Although BVB continued to waste chances, they managed to grab a third goal in injury time with former Berlin forward Adrián Ramos sealing the deal to take Tuchel’s team ahead of Bayern Munich at the top of the standings.
Once again, Borussia Dortmund displayed why Tuchel’s Juego de Posición-esque approach seems to prove to be successful. However, the Schwarzgelben needed a short corner to take the lead, because Hertha unexpectedly knew how to stay compactly and how to move the lines ball-orientated as well as space-orientated, so that Dortmund could not generate the necessary collective quickness to move the ball fast enough to the left side, while overloading the half-space. Nevertheless, BVB came up victorious, despite wasting many chances during the second half, when Hertha were not able to maintain their well-ordered structure.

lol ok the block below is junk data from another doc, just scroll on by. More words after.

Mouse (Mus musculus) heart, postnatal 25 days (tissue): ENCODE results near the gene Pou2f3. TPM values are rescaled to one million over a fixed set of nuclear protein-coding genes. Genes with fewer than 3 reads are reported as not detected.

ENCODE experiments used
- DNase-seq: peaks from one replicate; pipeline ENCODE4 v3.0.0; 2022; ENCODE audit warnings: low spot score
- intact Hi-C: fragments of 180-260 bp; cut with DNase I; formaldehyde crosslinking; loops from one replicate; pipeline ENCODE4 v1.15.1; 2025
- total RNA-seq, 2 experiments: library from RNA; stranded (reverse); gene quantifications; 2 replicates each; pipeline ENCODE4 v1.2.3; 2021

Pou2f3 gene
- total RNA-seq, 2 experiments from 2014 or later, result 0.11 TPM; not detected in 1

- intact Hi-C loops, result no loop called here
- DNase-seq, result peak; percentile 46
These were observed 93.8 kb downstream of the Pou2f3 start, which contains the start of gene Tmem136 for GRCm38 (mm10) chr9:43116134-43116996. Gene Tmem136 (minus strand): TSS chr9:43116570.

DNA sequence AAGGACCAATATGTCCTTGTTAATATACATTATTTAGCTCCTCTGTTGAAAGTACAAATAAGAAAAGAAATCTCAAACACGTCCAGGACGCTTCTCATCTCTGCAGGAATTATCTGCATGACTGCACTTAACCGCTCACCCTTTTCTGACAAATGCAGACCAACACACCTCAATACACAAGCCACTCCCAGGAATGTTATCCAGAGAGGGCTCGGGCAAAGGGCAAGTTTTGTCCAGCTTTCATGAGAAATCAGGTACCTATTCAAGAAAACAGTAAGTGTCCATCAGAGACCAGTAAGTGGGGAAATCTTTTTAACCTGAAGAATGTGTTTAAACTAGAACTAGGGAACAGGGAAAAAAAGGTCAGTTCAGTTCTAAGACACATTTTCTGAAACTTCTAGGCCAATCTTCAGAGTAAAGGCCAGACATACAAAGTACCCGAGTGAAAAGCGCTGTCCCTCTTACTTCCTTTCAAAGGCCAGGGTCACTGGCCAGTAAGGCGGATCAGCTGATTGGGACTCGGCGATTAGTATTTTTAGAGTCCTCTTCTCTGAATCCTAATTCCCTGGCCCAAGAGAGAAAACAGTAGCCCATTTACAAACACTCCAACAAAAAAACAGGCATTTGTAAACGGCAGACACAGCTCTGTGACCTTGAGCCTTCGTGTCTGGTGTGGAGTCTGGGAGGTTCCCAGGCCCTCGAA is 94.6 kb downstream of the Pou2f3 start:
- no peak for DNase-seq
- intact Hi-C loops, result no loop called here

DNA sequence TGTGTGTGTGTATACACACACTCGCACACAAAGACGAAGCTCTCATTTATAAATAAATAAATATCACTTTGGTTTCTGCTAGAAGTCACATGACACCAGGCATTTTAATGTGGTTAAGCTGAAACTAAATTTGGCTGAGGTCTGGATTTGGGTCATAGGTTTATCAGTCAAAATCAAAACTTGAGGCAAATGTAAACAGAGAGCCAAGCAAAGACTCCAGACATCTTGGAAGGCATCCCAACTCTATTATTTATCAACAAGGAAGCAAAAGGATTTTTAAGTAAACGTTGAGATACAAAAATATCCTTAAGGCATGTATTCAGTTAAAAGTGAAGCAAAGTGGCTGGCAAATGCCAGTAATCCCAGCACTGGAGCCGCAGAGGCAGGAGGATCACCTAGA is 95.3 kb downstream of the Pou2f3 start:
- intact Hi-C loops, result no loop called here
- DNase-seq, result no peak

2 Kommentare Alle anzeigen
WX September 10, 2015 um 1:08 pm
Could this spielverlagerung team do more portraits, and especially on managers. Say Pep, Diego Simeone and maybe in time to come for Thomas Tuchel too , when as his strategies become more recognisable. I would also like if it isn’t too much to ask for portraits of the ‘generals of the game’ such as Xabi Alonso, Busquets and Weigl. Anyways, good review and analysis! 😉
FootballForLife September 2, 2015 um 1:00 pm
Thank you for the analysis. However, I felt that you did not really explain the effects of Tuchel’s Second Half change, where He put Reus in the false nine role and Aubameyang moving more to the right. It would be nice if you could also have provided a diagram for it and explained whether it made any changes to Dortmund’s play.